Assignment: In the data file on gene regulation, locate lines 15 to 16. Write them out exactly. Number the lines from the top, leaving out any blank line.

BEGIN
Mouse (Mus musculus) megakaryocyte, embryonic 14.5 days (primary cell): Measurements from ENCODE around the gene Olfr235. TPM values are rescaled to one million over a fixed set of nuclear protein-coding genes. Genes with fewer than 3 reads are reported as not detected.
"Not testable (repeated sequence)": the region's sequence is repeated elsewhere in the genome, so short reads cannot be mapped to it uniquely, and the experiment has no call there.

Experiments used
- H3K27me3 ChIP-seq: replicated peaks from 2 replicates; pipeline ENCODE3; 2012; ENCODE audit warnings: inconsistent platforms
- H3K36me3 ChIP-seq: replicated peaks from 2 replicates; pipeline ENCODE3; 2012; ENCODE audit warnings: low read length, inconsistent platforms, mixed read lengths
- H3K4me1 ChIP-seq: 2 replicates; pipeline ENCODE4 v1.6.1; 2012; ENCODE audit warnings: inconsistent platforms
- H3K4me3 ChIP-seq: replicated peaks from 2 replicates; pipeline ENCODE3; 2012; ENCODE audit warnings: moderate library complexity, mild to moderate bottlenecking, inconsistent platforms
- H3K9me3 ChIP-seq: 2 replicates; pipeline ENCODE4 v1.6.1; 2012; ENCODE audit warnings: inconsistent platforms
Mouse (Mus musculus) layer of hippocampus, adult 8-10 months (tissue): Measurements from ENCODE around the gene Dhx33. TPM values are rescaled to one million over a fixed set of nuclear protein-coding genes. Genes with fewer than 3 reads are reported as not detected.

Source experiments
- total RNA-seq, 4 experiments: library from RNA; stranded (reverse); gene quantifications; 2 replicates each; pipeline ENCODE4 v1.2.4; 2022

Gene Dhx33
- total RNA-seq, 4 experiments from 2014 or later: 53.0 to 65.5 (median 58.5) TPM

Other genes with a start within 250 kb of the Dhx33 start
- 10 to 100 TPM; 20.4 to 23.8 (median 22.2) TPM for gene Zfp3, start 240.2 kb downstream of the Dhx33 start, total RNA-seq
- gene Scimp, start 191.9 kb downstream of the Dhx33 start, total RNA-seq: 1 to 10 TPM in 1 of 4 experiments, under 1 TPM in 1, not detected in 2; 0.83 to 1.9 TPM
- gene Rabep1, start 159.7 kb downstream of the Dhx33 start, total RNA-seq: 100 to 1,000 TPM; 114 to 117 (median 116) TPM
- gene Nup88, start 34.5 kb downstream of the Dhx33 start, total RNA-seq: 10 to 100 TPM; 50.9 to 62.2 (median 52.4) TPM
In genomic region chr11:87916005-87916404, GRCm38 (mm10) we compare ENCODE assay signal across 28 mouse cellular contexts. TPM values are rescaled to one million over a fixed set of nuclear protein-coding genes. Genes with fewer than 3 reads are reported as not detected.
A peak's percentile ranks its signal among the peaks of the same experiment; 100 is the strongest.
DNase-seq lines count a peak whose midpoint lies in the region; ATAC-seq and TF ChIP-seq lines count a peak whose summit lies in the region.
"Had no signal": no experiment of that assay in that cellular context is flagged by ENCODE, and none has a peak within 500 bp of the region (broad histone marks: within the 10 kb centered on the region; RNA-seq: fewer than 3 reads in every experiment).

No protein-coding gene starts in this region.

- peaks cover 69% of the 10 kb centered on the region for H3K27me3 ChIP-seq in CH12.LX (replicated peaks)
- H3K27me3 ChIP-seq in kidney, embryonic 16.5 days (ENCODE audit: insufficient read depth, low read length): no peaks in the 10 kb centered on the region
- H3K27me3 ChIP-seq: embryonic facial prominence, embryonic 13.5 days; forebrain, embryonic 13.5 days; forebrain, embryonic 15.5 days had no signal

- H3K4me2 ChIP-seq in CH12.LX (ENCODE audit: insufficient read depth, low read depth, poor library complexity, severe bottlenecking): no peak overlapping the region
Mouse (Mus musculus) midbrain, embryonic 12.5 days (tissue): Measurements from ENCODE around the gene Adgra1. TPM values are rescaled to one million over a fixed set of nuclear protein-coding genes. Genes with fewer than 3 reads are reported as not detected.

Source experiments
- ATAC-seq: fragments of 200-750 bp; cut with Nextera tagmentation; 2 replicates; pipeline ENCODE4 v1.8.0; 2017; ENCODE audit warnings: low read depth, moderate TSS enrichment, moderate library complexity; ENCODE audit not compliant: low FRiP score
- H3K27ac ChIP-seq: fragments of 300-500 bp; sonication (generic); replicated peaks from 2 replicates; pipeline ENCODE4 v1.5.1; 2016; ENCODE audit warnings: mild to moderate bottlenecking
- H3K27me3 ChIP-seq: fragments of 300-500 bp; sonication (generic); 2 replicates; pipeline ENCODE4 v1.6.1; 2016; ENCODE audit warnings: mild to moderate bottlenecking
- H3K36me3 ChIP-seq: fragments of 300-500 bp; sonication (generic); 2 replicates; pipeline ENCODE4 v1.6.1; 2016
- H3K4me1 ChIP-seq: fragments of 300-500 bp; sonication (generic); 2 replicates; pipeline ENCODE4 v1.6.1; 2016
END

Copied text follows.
- 10 to 100 TPM; 20.4 to 23.8 (median 22.2) TPM for gene Zfp3, start 240.2 kb downstream of the Dhx33 start, total RNA-seq
- gene Scimp, start 191.9 kb downstream of the Dhx33 start, total RNA-seq: 1 to 10 TPM in 1 of 4 experiments, under 1 TPM in 1, not detected in 2; 0.83 to 1.9 TPM